Amendment would eliminate ombudsman term limitations

By Michael Berg

An amendment to the University Bylaws presented to the University Council Wednesday would eliminate the term limitations for the ombudsman if approved.

The Office of the Ombudsman serves members of the university community to help settle administrative, academic and individual complaints or grievances and also makes reports and recommendations to the president concerning complaints for which there has been no solution found, according to the University Bylaws.

The ombudsman is appointed to serve for one three-year term, and might be able to serve an additional two-year term if recommended by the Ombudsman Review/Search Committee and accepted by the president.

Under the new proposal, the ombudsman would be eligible for successive three-year terms, pending approval of the committee and the president, for an unlimited amount of terms.

Also under the new proposal, during the first and second year of the ombudsman’s term, a UC committee would evaluate the ombudsman’s performance and submit this to the president.

At the meeting, Linda Sons, professor of mathematical sciences, said there were historical reasons for the term limits on the office. “(In the late 1970’s) there had been a line in the bylaws that a person could not be reappointed,” Sons said. “In the carry-over that line was lost, so it was not in the constitution, even though it was intended to be there.”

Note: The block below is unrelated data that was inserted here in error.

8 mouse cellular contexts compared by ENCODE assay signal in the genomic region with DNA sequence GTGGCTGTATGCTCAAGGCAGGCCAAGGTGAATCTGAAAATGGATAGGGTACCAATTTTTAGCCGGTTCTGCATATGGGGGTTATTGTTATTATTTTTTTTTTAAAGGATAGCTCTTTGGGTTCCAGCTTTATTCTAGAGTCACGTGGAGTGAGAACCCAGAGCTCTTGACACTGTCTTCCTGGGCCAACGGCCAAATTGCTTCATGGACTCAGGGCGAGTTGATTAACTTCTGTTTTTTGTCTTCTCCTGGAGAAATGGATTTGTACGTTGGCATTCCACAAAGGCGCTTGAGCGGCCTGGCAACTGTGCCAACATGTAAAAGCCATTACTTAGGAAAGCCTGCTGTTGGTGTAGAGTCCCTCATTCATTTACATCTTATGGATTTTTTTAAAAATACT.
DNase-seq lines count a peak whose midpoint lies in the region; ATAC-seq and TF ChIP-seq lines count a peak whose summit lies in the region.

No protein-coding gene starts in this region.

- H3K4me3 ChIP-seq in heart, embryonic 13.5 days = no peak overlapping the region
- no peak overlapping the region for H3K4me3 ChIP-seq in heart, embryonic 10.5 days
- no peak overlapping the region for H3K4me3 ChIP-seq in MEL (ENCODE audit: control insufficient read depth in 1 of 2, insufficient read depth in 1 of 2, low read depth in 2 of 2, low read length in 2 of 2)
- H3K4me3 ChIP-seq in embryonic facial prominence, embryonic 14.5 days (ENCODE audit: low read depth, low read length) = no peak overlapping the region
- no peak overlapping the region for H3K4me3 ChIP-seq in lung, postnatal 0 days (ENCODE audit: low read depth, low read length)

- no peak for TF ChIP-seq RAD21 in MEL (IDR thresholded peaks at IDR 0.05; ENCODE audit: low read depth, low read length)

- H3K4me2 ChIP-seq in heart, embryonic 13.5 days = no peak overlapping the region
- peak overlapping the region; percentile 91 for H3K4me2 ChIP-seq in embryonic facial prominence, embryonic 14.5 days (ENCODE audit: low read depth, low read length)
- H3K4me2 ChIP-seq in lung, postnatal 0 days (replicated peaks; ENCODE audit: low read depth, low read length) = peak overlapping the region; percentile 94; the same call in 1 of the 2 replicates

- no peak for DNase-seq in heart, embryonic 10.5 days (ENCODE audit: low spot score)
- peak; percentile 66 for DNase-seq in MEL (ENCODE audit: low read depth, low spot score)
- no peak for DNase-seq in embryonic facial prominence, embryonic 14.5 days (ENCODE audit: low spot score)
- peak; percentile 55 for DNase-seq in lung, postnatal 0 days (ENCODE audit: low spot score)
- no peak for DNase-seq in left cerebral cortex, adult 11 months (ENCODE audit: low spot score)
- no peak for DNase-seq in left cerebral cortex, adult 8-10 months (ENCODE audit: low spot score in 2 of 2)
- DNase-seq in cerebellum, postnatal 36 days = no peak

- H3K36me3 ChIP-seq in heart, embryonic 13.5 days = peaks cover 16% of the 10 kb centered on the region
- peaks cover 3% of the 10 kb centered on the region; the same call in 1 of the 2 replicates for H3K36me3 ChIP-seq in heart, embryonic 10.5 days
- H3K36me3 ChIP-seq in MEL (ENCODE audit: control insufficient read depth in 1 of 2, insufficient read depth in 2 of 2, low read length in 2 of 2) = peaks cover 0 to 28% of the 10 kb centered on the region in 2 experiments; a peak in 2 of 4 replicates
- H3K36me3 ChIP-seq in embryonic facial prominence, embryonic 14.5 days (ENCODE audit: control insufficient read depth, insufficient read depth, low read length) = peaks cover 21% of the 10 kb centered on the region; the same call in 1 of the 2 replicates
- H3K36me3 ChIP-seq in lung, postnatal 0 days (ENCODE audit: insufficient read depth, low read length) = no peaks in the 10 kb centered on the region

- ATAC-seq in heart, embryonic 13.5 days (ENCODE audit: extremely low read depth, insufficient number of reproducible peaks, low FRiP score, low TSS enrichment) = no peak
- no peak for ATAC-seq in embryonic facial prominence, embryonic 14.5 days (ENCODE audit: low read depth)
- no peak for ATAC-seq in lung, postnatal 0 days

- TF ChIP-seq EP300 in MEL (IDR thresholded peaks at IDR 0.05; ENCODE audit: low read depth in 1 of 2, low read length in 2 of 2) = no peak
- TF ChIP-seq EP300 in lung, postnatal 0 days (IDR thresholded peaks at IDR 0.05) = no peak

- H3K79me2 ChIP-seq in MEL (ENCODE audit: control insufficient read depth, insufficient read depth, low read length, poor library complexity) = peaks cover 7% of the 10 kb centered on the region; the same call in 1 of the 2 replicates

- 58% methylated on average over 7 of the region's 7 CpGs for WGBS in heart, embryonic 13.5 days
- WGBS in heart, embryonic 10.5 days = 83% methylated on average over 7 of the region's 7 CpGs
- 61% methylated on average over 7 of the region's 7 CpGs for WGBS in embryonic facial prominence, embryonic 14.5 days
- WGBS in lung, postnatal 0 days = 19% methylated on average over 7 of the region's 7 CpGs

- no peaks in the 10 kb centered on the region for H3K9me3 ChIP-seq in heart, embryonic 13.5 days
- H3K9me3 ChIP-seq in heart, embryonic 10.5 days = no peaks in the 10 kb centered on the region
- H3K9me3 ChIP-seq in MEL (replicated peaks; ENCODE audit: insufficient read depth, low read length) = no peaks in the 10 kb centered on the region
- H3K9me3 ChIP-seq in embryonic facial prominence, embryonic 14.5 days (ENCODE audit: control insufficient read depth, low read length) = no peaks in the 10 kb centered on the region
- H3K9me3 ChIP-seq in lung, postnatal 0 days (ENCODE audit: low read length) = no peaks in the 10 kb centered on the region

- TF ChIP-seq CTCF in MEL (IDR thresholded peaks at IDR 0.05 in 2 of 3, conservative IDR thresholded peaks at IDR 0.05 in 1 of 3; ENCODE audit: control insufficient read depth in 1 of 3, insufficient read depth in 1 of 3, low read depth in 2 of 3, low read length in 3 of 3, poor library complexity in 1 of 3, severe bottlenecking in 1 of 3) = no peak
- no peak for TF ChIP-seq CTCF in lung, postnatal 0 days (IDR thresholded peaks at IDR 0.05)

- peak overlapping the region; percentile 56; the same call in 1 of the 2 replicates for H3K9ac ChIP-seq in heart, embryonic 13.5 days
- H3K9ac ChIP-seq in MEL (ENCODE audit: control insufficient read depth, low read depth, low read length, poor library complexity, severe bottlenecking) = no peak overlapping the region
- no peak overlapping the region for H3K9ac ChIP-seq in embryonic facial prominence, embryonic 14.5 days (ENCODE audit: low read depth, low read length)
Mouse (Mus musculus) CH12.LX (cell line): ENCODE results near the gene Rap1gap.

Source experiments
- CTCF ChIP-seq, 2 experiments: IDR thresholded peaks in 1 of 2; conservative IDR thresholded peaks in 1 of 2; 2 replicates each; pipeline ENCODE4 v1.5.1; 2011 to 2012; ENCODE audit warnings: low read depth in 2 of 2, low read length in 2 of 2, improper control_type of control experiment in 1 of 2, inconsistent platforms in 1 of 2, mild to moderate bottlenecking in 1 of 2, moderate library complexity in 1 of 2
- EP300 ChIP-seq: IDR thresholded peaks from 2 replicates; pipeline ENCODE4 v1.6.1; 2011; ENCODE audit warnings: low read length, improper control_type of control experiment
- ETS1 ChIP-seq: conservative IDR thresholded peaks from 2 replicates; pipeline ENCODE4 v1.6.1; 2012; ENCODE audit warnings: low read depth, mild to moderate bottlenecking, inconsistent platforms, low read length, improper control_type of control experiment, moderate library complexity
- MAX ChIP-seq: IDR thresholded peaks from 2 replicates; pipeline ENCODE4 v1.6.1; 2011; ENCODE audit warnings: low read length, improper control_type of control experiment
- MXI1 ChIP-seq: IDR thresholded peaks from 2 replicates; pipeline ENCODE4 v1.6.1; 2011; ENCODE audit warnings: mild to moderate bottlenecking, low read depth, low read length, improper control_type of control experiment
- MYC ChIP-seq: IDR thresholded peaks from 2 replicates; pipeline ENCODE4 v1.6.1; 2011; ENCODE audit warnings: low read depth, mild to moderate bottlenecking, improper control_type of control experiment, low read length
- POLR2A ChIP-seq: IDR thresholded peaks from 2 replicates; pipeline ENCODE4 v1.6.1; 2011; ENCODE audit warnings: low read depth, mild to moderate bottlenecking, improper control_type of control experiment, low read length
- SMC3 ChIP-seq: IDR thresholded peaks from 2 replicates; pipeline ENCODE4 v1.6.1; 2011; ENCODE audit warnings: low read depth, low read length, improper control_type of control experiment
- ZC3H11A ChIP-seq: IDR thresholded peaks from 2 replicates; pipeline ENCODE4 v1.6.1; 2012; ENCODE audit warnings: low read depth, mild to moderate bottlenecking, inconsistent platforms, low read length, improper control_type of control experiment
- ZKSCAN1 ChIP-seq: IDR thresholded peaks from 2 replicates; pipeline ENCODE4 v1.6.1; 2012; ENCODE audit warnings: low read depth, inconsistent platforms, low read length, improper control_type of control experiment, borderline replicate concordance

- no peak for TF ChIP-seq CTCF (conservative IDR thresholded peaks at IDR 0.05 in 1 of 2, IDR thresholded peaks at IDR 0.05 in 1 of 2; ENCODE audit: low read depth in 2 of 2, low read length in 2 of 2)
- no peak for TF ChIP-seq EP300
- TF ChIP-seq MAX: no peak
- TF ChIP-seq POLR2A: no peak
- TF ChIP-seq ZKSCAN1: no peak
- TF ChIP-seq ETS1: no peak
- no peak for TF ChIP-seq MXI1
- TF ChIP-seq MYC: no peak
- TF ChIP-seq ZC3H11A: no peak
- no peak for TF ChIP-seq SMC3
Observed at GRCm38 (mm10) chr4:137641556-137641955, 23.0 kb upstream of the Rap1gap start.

By sheer accident an ombudsman was reappointed because the line was not there, Sons said. “We had someone (in the office) for a long period of time, and there was ill feeling that the office was not being carried out appropriately,” Sons said. “That’s why the bylaw is there.”

The ombudsman must keep a sense of objectivity and this could be a problem if the ombudsman is in the job for too long, Sons said. “When someone’s in such a position, they naturally make friends on campus,” she said. “Soon they become part of a group, and it becomes difficult to perform the functions they have to perform.”

University Ombudsman Tim Griffin disagreed in a memo to Joan Greening, chair of the UC committee that presented the proposal. “I do not believe that the best interests of the university are served when a competent incumbent is replaced due solely to a mandatory term limitation,” Griffin wrote.

Griffin said the term limits lead to people on the job who are not as effective as someone who has had time to gain experience. “NIU has had five people in the office in the last seven years,” he wrote. “During much of this time, the incumbent has been less than completely effective on the job. Almost half the time we have had someone ‘in training’.”

The lack of an assistant ombudsman at NIU also creates a problem, Griffin said. “Frankly, with no assistant ombudsman in place, should Mary Ann Erickson (Griffin’s secretary) ever decide to leave the office, an incoming ombudsman would find this orientation process untenable and virtually impossible,” he wrote.

The proposal came up on first reading Wednesday, so it will come back again at the next meeting. Wednesday’s UC meeting was the last until the fall semester.